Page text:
Vancouver's trend-spotting Scout Magazine, another up-to-the minute online tabloid, has further detail:

We first broke the news about the coming of Mamie Taylor's back in November of last year. We didn't know much about the Chinatown restaurant back then, except that it was a project by Gastown fixtures Simon Kaulback and Ron Oliver, and that it was to be located in the old Keefer Bakery space at 251 East Georgia. We didn't even know the name at the time, or who the chef was. Still, knowing the principals was good enough for us. The pair, who manage Boneta and The Diamond restaurants respectively, are widely considered tops among their peers, and the address – just a couple of blocks from the Scout office – is on one of our favourite stretches in the city (between Gore and Main, right across from Phnom Penh). This 100 seater also marks their first trip into the wilderness of independence, so they'll be pouring a lot of heart and soul into it.

So let's have an admiring glimpse at this highly-acclaimed entrepreneurial duo:

Photo of Simon Kaulback and Ron Oliver

Scout Magazine goes on to say

They have since hired a chef, and I'm glad to say that it's the young and talented Tobias Grignon (pictured below, between Kaulback and Oliver).

Grignon comes to the job via Kitsilano's super steady Bistro Pastis, where he toiled as executive chef for two years. Previously, he was the sous chef at The Vancouver Club and chef at the now defunct Senova. I've seen the first draft of his menu, and it reads similarly to how I imagined it would, which is to say rather attractively, with the refined, old school American streak unmistakable. Think fried chicken with creamed nettles, buttermilk biscuit, and cumin raisin jam; grits with duck egg, prosciutto, white cheddar, and tomato relish; pork chops with squash corn bread, bacon-wrapped apples, tiger blue cheese, and cider reduction – among other flashes of Lower 48 familiarity (yea, verily, I even spied a burger).

Photo of Simon Kaulback and Ron Oliver

Unfamiliar chow for those of us still stuck in the Old World, but, who knows, one day we might just give it a try …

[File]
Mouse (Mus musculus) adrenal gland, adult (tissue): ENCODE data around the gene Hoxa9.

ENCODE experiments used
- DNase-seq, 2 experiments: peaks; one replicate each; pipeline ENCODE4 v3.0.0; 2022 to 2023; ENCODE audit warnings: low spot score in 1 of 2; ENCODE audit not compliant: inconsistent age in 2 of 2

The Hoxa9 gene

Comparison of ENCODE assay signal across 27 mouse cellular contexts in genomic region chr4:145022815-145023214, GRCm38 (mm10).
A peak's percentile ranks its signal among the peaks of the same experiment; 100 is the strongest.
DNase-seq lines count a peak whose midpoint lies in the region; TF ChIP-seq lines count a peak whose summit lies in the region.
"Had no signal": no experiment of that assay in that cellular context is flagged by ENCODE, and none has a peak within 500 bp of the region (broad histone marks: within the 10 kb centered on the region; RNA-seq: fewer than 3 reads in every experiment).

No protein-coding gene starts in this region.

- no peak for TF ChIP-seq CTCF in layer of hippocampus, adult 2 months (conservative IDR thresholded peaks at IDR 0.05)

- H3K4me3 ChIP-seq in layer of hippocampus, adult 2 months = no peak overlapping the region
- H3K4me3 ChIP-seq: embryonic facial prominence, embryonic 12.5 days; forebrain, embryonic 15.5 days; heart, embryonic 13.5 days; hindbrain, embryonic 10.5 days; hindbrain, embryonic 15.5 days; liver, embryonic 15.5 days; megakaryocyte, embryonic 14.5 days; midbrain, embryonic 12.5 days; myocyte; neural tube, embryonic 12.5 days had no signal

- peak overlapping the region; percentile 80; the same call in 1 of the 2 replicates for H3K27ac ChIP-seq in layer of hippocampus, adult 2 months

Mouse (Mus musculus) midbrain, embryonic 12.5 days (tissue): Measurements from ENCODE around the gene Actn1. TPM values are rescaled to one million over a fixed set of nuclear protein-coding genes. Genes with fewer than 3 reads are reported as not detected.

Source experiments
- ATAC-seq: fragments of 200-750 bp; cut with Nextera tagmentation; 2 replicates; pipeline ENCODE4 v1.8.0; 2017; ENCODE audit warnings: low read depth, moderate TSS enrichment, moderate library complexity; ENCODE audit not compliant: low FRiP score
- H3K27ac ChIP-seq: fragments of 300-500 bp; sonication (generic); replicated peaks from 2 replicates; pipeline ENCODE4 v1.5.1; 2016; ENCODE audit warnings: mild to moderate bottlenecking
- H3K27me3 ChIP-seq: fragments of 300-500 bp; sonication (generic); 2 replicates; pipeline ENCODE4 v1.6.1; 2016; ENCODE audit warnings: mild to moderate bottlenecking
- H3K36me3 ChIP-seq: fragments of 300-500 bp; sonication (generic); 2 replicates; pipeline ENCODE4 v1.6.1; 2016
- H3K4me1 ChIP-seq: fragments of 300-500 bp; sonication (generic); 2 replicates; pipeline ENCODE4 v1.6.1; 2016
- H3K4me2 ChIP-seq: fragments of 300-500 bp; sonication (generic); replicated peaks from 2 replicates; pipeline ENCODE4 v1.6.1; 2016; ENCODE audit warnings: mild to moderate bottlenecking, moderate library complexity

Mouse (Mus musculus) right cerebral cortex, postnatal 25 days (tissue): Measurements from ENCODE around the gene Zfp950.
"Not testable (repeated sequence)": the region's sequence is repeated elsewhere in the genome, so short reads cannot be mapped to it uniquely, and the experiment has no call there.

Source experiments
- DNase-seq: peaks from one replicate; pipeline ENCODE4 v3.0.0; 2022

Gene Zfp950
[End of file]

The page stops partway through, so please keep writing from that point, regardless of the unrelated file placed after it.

Not altogether unsurprisingly, given that his great-uncle Bill Kaulback was the British Indian Army's Light Heavyweight Inter-Services Boxing Champion in 1932, Simon was himself a star contestant in Gastown's 'Aprons for Gloves / Restaurant Rumble' at the Eastside Boxing Club last year (2012), winning the Light Heavyweight section in a thrilling final bout with Fortune Sound Club bartender Chris Dzaka (see the picture below). The two of them battled in a knockdown, drag-out brawl that ended with Dzaka on the canvas from a Kaulback right-hand in the third round.

Photo of Simon Kaulback

Quizzing Simon about this year's Rumble prospects, it's Gastown Gazette again:

GG: The second Aprons for Gloves/Restaurant Rumble is right around the corner, of which you are defending champ – how has this year differed from last?

SK: Last year no one knew what to expect. The training was awkward. People didn't know what to do. We were training in the meat lockers of Save-On Meats – like Rocky coming up from the streets to become the champ – but it sucked. But it went on, and all of a sudden Gastown became this hub of boxing energy. The event was amazing – the execution of it, the energy it created. This year people know what to expect. They saw the success and the impact it had on the neighbourhood and they want to be involved. Personally, I have a title to defend, so that puts a lot more pressure on me. This year is a little more difficult because I have so much more on my plate. Opening a restaurant, managing a restaurant, while trying to maintain training. I leave the house at six in the morning and don't come home until one. It's been ridiculous, but I still have a big smile on my face.

Seen below after a heavy sparring session, Simon in thoughtful mood:

Photo of Simon Kaulback

Simon and Chris meeting with mutual respect at the weigh-in for this year's cruiserweight event (so they've both moved up a notch on the scales!):

Photo of Simon Kaulback

To view last year's bruising encounter, tune-in to www.youtube.com/watch?v=iIGYx8JcOU8.

Footage of this year's rematch will be posted as soon as it becomes available.